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Pension Participant Knowledge About Plan Fees

Introduction

Participants in defined contribution plans pay billions of dollars annually in fees to fund managers for the management of their investments and may pay other fees related to costs associated with their participation in the plans. This Data Digest presents results of a survey that provide insights into pension participants' knowledge of the fees they pay for their 401(k) plans.

Knowledge about investment fees is important to pension participants because of the wide range in fees that are charged and because of the negative effect of fees on net rates of return. In the United States, fees charged pension participants in actual plans vary from 0.07 percent of assets for an S & P 500 stock index fund available to 401(k) participants in one plan up to more than 3.0 percent for an actively managed international stock fund. On a pension portfolio of $100,000, these fees would range from $60 a year for a pension entirely invested in the low fee S& P 500 stock index fund to $3,000 a year for a pension entirely invested in the high fee international stock fund.

Survey

In November and December 2003, a survey was fielded for AARP by Southeastern Institute of Research, Inc. of Richmond, VA. The universe surveyed was residents of the United States age 25 or older, with oversampling of the population age 50 and older. The survey sample was selected by a random digit dialing process to all households with telephone service living in the United States. The total sample size was 1,207 persons.

Survey Results

All survey respondents who participated in a 401(k) or similar defined contribution plan and held stocks, either directly or indirectly through mutual funds, were asked about their knowledge of the fees they paid. They were asked, “Do you know how much in fees you are paying for holding those stocks in that plan, either as a percent of assets or as a total dollar amount?” The results are displayed in Table 1. The questionnaire provides three possible answers—“yes,” “no,” and “don't know.” The questionnaire does not indicate what the distinction is between the last two negative responses, and we combine them as indicating a lack of knowledge as to the amount paid in fees. For all age groups examined, at least 75 percent of those holding stock in a defined contribution plan indicated that they did not know how much they were paying in fees at the time of the interview.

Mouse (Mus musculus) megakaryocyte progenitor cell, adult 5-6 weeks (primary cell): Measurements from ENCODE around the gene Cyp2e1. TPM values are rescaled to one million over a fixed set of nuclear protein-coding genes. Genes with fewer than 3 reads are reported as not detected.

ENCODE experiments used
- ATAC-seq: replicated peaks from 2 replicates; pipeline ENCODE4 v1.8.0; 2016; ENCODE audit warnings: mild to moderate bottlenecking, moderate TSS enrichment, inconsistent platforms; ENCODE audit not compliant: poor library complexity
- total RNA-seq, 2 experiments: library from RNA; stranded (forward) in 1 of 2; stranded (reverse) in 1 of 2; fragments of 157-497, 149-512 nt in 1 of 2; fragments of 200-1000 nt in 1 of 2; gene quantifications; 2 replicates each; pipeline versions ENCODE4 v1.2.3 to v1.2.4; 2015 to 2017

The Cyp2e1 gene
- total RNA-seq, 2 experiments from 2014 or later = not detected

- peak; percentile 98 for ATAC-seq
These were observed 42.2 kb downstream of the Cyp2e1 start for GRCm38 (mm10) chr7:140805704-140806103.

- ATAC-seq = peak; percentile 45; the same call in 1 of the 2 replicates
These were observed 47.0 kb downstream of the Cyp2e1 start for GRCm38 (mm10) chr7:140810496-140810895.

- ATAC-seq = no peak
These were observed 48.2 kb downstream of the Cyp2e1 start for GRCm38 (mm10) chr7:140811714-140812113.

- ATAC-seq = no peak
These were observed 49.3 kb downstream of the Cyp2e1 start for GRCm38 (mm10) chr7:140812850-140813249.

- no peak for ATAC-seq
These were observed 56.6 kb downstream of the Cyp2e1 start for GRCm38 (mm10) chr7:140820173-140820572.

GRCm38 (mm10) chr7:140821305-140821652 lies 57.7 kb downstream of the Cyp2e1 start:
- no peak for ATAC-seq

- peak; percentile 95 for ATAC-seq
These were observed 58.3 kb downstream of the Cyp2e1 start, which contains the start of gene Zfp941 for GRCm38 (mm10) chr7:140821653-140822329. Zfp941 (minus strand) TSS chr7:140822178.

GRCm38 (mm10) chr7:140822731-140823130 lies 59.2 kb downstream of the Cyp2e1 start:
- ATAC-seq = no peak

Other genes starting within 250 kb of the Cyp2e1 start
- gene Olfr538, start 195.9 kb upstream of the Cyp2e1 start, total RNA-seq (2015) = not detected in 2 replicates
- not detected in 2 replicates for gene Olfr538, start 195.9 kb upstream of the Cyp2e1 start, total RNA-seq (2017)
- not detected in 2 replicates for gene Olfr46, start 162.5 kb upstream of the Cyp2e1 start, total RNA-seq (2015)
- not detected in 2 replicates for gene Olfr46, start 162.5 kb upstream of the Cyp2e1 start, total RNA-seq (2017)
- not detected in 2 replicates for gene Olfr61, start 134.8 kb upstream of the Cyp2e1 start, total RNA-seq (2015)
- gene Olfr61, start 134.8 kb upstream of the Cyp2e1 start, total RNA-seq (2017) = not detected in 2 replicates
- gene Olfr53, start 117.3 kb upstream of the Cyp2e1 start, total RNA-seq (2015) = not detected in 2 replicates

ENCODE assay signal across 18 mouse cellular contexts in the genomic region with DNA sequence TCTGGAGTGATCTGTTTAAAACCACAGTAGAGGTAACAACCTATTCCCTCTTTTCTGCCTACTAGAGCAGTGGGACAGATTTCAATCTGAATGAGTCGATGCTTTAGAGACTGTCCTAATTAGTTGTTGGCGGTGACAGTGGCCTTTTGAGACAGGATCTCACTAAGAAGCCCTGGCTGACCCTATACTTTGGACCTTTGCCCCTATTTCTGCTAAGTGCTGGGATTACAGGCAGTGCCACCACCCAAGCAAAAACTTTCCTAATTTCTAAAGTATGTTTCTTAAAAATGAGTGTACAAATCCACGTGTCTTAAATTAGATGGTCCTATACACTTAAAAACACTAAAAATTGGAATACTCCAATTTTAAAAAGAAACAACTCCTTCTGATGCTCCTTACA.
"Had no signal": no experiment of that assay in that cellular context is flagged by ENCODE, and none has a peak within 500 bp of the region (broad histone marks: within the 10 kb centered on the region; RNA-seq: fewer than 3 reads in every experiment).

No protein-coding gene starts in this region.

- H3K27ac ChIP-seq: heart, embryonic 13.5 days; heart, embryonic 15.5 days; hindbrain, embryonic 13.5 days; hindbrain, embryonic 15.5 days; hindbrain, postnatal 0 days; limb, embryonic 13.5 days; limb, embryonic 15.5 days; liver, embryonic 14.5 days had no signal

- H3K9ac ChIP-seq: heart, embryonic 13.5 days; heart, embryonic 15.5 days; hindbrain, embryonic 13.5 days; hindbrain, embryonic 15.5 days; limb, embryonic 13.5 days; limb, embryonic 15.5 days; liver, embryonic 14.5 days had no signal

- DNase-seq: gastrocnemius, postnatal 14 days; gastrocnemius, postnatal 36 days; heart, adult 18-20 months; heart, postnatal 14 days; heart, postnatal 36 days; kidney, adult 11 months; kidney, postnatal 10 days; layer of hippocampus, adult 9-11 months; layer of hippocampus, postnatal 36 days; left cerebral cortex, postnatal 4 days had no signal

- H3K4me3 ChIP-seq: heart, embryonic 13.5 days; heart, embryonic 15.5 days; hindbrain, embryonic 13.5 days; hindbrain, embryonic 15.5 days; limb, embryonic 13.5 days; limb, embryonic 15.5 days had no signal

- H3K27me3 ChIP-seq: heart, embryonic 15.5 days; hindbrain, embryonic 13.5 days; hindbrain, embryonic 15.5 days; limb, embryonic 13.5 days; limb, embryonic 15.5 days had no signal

While the main point of Table 1 is its indication of the low level of knowledge about fees paid by pension participants, the table also presents information on gender differences in knowledge about fees. Males were less likely to self-report lack of knowledge of fees they paid than females (74 percent versus 86 percent).

As a follow-up question, those respondents who answered that they knew how much they were paying in fees at the time of the interview were asked how much that was, either as a percentage of their pension assets or in dollars. More than one-third of those respondents who had answered “yes” to the previous question either answered “don't know” or refused to answer the follow-up question (Table 2). This follow-up suggests that the “yes” responses in the previous question overstated the extent of knowledge. Only major demographic groups by size are examined in Table 2 because of the small number of observations of people answering “yes” to the first question. No results for groups with an unweighted base of less than 30 are reported.

Adjusting the original responses for this follow-up by combining the negative responses from the first and second questions, more than 80 percent of defined contribution pension participants would be categorized as self-reporting that they did not know how much they were paying in fees. Categorizing participants by gender, more than 80 percent of males and more than 90 percent of females self-reported that they did not know how much they were paying in fees.

(Do you know how much in fees you are paying for stocks held in your 401(k) plan, either as a percent of assets or as a total dollar amount?)

(Do you know how much you currently are paying in fees (specifying that you know either the dollar amount or the amount as a percentage of assets)?)

Conclusions

The growth of defined contribution plans places an increased responsibility on participants for making financial decisions. For this reason, financial information and financial education have become important aspects of retirement income policy. To make informed decisions concerning investment choices, participants need to know what fees they are paying. An older worker with a substantial amount accumulated in a 401(k) plan may pay thousands of dollars a year in fees charged against his plan assets. The data presented here suggest that participants generally do not know how much they are paying in fees on their 401(k) plans.

Footnote

Weighting, response rates, and the full annotated questionnaire are available upon request from Sarah Zapolsky, Senior Research Advisor, AARP, 601 E Street NW, Washington, DC 20049, szapolsky@aarp.org.

Written by John Turner and Sophie Korczyk, AARP Public Policy Institute
November 2004
©2004 AARP
All rights are reserved and content may be reproduced, downloaded, disseminated, or transferred, for single use, or by nonprofit organizations for educational purposes, if correct attribution is made to AARP.
Public Policy Institute, AARP, 601 E Street, NW, Washington, DC 20049

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